I’ve titled the book:

A Decade of Running in Place: A Digest of Selected Blog Posts from the First Ten Years of Newballpark.org

Book download link (Scribd, PDF)

Donate Button

I’ve poured over a million words, 10,000+ hours, and my entire heart and soul into this site. The A’s getting a new ballpark has been a dream of mine since high school, when I first saw drawings of New Comiskey Park and Camden Yards. I don’t expect anyone to have the same kind of obsession with this topic that I have. I figure that I’ll be the obsessive so that you don’t have to be. Thousands of people read this site every day. About 2% of them have donated. If you value the work here and the process, please consider donating. $10 would be great.

The book weighs in at 210,000 words and 664 pages in PDF format. It’s entirely in chronological order. There are what appear to be section or chapter markers. Those are points at which I think the scene shifts. They aren’t meant to encapsulate the story.

Editing and pagination are rough, mostly having to do with the transition from web to print-ready format. I’d like to take the time to give it a whirl in InDesign, with the ultimate goal of making printed copies. A donated of $25 or more would get the ball rolling.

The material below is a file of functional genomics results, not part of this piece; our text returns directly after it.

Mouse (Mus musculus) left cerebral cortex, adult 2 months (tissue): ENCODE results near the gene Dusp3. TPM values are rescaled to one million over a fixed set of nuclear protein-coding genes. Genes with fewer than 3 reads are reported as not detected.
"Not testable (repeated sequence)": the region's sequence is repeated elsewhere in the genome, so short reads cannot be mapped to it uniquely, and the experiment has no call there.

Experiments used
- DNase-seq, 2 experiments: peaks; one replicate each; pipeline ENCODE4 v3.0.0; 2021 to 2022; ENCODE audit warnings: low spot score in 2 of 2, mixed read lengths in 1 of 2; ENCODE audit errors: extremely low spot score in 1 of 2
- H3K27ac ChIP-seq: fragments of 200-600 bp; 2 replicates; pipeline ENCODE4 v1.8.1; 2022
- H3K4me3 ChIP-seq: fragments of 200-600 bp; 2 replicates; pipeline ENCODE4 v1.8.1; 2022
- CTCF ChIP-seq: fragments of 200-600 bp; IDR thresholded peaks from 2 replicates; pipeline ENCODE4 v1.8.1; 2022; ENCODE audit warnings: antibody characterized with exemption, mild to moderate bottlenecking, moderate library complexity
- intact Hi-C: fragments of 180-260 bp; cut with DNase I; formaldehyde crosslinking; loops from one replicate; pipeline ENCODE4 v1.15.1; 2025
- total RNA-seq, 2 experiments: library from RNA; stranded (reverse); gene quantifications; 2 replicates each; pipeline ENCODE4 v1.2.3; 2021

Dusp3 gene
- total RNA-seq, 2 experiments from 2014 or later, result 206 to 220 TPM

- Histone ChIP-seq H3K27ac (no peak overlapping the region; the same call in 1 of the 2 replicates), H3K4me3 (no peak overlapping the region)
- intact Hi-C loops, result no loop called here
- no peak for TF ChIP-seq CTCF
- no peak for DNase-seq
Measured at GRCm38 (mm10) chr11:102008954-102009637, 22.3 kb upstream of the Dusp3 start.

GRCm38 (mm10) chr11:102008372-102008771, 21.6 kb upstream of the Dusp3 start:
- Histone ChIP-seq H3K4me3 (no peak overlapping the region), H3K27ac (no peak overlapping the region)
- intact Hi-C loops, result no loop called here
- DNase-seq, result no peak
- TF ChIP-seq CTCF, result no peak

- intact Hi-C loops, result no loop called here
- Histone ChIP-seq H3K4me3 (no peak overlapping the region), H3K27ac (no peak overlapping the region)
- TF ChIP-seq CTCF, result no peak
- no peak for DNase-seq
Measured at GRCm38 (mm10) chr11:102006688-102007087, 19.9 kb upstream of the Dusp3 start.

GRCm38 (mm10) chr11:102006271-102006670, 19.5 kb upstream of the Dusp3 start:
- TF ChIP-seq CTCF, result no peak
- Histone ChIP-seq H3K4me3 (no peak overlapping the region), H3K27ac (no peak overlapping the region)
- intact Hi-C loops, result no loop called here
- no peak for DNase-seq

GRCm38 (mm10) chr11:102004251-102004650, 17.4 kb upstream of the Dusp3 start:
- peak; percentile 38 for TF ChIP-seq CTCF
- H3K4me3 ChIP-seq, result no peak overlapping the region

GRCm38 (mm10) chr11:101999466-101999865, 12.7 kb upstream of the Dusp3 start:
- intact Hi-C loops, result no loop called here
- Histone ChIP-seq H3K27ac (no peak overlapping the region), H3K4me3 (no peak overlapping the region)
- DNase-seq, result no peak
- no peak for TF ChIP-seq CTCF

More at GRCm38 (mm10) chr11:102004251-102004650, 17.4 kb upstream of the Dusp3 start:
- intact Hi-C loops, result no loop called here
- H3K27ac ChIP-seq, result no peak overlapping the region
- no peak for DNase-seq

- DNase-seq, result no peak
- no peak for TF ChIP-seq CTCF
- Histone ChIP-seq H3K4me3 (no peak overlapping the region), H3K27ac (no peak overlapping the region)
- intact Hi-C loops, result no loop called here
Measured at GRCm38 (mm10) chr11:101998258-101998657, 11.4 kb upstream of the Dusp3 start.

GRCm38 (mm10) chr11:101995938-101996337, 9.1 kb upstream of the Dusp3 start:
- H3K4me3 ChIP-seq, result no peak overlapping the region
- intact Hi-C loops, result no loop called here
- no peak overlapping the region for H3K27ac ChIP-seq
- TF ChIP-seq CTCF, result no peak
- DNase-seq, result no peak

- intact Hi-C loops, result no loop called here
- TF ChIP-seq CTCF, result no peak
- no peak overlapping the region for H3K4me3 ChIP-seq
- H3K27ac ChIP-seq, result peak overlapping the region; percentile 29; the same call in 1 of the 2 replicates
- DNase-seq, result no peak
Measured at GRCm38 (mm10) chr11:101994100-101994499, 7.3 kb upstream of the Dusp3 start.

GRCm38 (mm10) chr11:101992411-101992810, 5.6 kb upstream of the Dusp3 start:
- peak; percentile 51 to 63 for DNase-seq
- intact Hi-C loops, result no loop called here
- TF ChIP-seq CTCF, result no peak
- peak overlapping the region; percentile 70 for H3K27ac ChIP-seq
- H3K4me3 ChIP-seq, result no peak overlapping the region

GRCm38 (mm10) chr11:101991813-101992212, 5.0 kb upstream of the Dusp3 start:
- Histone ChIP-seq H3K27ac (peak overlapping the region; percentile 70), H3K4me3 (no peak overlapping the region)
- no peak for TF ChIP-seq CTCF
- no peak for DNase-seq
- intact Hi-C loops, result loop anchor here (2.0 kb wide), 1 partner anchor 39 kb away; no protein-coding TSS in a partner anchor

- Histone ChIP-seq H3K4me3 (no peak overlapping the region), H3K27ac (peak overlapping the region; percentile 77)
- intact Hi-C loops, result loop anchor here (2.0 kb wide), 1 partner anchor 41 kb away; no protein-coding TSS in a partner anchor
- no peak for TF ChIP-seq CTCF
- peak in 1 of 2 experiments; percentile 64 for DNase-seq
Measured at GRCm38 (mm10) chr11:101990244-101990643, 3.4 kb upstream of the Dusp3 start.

Since this is the 10th anniversary, I’ve started thinking of other things to commemorate this milestone. What do you folks think? T-shirts? Caps? Stickers and decals? Should I do a crowdfunding campaign? I’m all ears at this point. Some of you readers are creatives of different stripes. Send me your suggestions.

Finally, many thinks to all the readers over the years. I’ve met and become friends with many of you. We’ve broken bread, gotten beers, talked plenty of things besides an A’s ballpark. It’s been a pleasure. It will continue until the day that this blog is no longer necessary. After all this time I still hope. I think many of you do too. It’s what binds us. I don’t know how much longer it will take for the A’s to get a new home. Another 10 years? 10 months? However long it takes, I’ll be here for the ride. I hope you enjoy appreciate it as much as I do.